House sees radio play as the last step in a long process that begins with obtaining licensing and distribution deals and continues with touring and finding a foreign label to release your music. Only after you have taken these steps will your hit song have a good chance of being picked up by international radio markets.
DISTRIBUTION AND LICENSINGDistributing compact discs and other media to international markets is rarely cost-effective if you attempt to export directly from the United States. Legal issues surround the sale of foreign products in almost every country, and you can expect to pay 20 to 40 percent in tariffs if you lawfully import your products. "When we sold directly to Germany, we had to mark down the price of our releases to make them affordable in the stores," says McDonald. "It became hardly worth it."
During the PopCom convention in Cologne, Germany, McDonald kept hearing the same thing: "While a lot of distributors liked us and liked what we did, I found out that they didn't want-or simply couldn't afford-to deal with the tariffs, shipping fees, and other costs. It was just too hard to make the effort worthwhile."
Add to these legal and logistical hurdles the problem of being a relatively unknown entity, and you're in a tough situation. Many small labels and artists form coalitions to overcome these obstacles. Label groups that have affiliations in particular countries, for instance, can avoid many of the tax issues involved in the international distribution of music. If you can make a good case that your partners in France, say, are a part of your business, you will probably avoid French import tariffs. "Even if you just have a friend in Europe and want to set him or her up as an employee of your label, I think that would be beneficial," says McDonald.
The "strength in numbers" advantage is also a great incentive for joining or creating a music coalition. The larger your presence, the more attention you'll receive. This is more important now than ever, as recent years have seen a recession of interest in independent music distribution. House agrees: "In Europe there is a big shift away from dealing with the smaller labels. To get any real success, you need association with a large entity, such as a well-known group of labels. Most European distributors will not even consider you unless they see a connection to some kind of `long-armed' entity."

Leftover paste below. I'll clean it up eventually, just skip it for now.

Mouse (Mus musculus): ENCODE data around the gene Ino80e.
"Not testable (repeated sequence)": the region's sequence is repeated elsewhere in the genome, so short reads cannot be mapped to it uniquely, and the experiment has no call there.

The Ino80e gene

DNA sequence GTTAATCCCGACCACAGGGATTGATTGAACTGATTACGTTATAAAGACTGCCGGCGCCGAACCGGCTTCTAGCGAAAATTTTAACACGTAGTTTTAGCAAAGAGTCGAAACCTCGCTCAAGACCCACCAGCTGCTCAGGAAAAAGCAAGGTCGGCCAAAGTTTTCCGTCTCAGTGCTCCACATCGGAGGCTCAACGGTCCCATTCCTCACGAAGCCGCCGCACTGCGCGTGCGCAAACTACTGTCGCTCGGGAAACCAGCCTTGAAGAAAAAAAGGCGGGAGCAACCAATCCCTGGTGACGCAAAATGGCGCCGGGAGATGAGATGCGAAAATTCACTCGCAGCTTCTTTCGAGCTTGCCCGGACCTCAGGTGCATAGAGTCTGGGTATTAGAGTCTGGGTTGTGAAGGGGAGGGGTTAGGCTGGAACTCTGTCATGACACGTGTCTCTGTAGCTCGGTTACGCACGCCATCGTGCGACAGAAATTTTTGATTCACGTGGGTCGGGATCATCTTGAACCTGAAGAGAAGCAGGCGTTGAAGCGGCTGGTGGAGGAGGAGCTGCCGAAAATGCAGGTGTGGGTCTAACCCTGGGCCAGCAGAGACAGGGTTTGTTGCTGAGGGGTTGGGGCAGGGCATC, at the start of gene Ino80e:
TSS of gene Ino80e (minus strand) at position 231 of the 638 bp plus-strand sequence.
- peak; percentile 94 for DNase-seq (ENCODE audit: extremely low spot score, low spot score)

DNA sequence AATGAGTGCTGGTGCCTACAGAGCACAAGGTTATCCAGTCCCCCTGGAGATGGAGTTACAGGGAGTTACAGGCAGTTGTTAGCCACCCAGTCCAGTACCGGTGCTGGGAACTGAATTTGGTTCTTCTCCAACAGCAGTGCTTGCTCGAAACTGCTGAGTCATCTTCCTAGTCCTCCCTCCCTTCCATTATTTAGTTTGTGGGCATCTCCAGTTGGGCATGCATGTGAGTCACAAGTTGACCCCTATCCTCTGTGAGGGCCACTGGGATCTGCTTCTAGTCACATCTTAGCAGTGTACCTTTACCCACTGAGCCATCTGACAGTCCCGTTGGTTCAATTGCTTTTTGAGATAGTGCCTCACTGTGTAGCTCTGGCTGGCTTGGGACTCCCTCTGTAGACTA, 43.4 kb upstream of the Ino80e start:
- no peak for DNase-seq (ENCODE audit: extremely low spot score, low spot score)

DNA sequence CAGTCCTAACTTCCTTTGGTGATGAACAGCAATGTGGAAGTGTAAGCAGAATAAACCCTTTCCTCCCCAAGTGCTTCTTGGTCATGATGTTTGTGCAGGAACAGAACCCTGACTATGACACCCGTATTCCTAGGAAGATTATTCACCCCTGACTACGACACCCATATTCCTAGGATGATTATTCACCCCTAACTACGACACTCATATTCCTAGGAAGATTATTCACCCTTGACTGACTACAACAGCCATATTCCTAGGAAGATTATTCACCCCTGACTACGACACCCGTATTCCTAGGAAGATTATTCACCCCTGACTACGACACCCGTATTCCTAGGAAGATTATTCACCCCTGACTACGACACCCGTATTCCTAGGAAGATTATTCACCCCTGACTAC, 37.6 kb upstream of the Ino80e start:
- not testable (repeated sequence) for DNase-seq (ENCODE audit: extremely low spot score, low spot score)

Because distributing and exporting their music involves so many headaches, artists and labels may want to seek out licensing deals with local labels in a particular region or country. These can be one-time deals based on a sole release, or long-term licensing relationships. The last Limbomaniacs release in Japan was a compilation of songs from the group's first two U.S. albums licensed to a Japanese record label. Vaccination Records has forged a long-term relationship with Flight 13, a German label and distributor that handles most of Vaccination's European releases.
Of course, the trick is to find a deal. When I asked House and McDonald about what worked for them, they both credited a combination of hard work, a little luck, and the use of existing contacts to develop new connections. Creating a relationship with any company takes time, and establishing a successful one with a foreign company can take months or years.
MAIL ORDER AND THE WEBThe Internet has created a number of new opportunities for access to an international audience. Hundreds of sites let artists post their music on the Web for download and mail-order purposes. For anyone trying to attract foreign attention, the Internet is the best place to start. Putting your audio files on one of the major download or streaming sites-such as MP3.com, IUMA (Internet Underground Music Archive), or Live365.com-is the first step (see the table "Internet Resources"). The next step is to locate a Web site that will take your CDs and arrange mail-order sales.
The Internet can help relatively unknown artists find an audience outside the United States without the work involved in securing foreign licensing and distribution. "We started Clamazon.com to get around the international distributor thing," says McDonald. "The Web has enabled us to get records to people who would never be able to find them in their local stores and might never even hear about them. It's really starting to help us get around this problem."
Nonetheless, attempts to garner international attention for your music will almost certainly fail if you limit yourself to online promotion alone. Even though the Internet can be effective in reaching listeners around the world, it is just one tool in your marketing and distribution arsenal. There is no substitute for the hard work needed to break into foreign music markets.
START PACKINGNo matter which tactics you use to get your music heard abroad, you'll have to push the limits of your abilities and resources. Both House and McDonald stress that the process of working with existing contacts, making new connections, and developing international relationships is more important than anything else. If you don't have the contacts or the ability to travel to target locations, you have that much more work ahead of you.
Before you begin your international campaign, decide where your best bets lie and determine what level of commitment you can put into your efforts. You may need to scale back your goals and focus on fewer locations at first. Embarking on this global adventure will most assuredly be hard work, but you may reap unimaginable rewards.
In addition to running Silly Bird Records, Ken Stockwell is a writer, musician, and broadband-media music producer. He lives in New York City.